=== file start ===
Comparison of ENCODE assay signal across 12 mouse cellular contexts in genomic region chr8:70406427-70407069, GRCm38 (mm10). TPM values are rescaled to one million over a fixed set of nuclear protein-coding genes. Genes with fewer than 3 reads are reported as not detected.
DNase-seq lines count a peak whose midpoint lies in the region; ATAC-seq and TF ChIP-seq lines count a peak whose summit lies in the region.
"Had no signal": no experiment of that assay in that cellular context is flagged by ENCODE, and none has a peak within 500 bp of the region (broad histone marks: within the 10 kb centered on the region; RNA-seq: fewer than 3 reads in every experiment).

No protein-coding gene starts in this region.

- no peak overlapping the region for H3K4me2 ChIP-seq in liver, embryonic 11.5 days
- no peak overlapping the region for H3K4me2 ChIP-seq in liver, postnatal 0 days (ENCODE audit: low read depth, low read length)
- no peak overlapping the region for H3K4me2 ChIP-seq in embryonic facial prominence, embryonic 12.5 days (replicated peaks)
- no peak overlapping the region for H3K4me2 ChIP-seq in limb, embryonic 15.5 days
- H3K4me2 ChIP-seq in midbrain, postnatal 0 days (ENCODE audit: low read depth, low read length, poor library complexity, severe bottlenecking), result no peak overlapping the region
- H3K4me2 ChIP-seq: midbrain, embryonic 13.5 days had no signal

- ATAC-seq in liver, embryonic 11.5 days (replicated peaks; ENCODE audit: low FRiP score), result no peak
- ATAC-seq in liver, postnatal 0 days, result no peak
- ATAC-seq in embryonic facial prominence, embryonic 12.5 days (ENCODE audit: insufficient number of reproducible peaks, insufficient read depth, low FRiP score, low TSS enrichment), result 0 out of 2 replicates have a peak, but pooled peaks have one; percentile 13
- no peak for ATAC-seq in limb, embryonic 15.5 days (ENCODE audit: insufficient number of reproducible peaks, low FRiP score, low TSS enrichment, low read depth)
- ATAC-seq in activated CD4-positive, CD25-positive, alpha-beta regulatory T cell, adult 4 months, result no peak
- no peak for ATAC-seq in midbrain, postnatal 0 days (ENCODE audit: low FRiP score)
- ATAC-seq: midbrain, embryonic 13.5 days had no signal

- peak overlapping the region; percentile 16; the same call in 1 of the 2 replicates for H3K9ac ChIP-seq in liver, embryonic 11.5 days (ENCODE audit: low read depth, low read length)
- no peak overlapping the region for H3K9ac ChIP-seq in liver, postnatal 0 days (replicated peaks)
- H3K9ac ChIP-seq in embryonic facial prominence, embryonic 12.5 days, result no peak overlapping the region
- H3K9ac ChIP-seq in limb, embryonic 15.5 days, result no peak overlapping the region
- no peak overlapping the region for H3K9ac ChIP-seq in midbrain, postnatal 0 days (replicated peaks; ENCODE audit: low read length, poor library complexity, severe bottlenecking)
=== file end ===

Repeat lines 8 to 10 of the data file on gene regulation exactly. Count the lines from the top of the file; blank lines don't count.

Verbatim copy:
- no peak overlapping the region for H3K4me2 ChIP-seq in limb, embryonic 15.5 days
- H3K4me2 ChIP-seq in midbrain, postnatal 0 days (ENCODE audit: low read depth, low read length, poor library complexity, severe bottlenecking), result no peak overlapping the region
- H3K4me2 ChIP-seq: midbrain, embryonic 13.5 days had no signal